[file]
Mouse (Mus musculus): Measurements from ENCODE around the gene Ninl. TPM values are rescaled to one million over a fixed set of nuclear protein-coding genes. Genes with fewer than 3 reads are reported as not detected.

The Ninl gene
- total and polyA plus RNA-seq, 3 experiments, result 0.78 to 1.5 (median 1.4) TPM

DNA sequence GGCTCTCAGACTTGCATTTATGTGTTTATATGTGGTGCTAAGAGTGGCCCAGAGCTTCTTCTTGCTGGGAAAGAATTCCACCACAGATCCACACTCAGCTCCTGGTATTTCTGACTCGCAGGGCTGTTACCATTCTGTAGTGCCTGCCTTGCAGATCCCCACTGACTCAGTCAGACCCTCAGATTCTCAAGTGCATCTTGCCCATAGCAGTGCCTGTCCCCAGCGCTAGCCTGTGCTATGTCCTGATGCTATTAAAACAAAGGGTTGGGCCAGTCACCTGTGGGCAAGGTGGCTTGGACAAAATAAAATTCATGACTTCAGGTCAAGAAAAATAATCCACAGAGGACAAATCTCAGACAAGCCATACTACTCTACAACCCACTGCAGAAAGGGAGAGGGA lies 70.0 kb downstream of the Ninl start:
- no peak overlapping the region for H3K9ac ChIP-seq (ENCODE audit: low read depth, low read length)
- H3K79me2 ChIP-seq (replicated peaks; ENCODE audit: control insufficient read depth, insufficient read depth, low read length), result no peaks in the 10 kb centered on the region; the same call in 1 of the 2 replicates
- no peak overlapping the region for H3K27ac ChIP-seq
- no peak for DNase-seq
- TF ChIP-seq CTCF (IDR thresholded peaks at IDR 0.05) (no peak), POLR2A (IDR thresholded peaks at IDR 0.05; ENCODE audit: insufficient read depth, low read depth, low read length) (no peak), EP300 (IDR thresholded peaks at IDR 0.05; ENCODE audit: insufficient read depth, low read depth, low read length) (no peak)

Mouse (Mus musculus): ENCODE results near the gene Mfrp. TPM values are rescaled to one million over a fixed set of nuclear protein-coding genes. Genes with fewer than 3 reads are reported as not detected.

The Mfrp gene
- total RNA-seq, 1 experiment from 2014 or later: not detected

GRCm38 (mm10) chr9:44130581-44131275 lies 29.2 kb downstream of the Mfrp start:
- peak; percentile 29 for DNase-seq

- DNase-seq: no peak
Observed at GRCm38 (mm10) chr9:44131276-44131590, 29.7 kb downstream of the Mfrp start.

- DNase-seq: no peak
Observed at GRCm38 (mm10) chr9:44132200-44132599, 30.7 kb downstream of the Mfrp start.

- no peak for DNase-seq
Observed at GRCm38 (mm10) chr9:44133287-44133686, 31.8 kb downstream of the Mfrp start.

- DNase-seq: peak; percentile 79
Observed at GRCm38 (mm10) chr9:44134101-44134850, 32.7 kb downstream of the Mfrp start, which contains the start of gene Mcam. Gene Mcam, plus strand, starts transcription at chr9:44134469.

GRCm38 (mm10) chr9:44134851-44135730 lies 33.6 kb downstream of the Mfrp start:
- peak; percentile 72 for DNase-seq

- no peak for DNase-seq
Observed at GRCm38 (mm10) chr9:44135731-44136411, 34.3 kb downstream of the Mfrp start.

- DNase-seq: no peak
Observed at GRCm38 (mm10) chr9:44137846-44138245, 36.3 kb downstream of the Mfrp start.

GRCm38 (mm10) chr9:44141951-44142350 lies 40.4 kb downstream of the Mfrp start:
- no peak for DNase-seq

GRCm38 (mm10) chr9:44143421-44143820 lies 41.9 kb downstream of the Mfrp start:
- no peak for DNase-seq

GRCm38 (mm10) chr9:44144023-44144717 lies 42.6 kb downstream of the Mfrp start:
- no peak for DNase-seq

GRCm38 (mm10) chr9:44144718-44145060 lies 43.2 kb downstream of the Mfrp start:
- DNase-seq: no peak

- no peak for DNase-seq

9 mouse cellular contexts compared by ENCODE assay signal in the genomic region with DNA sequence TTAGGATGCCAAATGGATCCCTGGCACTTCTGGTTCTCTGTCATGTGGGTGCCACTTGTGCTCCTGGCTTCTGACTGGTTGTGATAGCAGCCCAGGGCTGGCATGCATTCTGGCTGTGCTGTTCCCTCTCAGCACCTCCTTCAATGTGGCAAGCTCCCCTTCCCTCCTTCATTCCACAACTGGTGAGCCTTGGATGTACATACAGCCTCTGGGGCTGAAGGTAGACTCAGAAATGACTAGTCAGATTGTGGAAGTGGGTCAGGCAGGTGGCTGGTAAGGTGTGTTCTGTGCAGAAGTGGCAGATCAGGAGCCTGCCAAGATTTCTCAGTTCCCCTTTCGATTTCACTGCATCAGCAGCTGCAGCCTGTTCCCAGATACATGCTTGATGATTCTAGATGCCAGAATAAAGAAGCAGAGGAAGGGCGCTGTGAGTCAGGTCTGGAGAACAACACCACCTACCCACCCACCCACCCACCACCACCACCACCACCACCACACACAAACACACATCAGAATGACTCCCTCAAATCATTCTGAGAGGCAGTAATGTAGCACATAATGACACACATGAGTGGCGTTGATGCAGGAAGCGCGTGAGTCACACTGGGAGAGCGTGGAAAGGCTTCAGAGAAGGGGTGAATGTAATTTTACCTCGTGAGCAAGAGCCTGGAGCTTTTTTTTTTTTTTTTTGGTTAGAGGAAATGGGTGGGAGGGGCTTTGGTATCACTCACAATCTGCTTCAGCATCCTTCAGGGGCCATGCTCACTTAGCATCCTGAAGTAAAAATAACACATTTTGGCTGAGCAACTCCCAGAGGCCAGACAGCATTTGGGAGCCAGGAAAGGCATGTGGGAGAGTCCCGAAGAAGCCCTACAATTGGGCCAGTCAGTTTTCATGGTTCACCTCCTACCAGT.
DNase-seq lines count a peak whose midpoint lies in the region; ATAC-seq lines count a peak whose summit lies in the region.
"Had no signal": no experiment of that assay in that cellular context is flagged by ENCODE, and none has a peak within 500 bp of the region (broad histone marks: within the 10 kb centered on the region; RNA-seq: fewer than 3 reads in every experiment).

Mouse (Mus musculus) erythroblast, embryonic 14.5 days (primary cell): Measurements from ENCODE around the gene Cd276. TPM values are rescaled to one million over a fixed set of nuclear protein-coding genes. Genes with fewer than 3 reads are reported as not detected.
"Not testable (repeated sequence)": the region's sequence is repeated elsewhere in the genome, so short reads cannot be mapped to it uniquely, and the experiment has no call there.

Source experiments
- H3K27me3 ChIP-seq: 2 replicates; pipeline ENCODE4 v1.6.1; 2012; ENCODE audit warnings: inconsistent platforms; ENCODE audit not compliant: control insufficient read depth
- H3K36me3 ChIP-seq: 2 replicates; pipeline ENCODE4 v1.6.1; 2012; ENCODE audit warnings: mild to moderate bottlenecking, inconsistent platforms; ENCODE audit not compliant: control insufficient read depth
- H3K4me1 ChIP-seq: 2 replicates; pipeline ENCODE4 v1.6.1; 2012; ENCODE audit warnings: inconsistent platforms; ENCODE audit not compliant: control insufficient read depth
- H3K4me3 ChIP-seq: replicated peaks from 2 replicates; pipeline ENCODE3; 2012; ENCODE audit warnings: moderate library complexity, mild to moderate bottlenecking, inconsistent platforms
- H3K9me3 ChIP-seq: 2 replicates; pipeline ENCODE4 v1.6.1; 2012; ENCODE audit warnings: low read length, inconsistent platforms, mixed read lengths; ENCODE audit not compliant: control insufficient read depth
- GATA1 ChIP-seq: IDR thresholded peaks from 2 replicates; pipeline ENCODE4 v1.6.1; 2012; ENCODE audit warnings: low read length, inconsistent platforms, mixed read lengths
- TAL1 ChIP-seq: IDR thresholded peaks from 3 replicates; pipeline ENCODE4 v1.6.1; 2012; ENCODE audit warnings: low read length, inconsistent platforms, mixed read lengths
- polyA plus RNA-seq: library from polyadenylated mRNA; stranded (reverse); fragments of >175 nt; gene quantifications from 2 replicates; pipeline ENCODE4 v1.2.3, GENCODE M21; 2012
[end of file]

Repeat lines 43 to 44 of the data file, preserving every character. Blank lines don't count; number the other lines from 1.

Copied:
Source experiments
- H3K27me3 ChIP-seq: 2 replicates; pipeline ENCODE4 v1.6.1; 2012; ENCODE audit warnings: inconsistent platforms; ENCODE audit not compliant: control insufficient read depth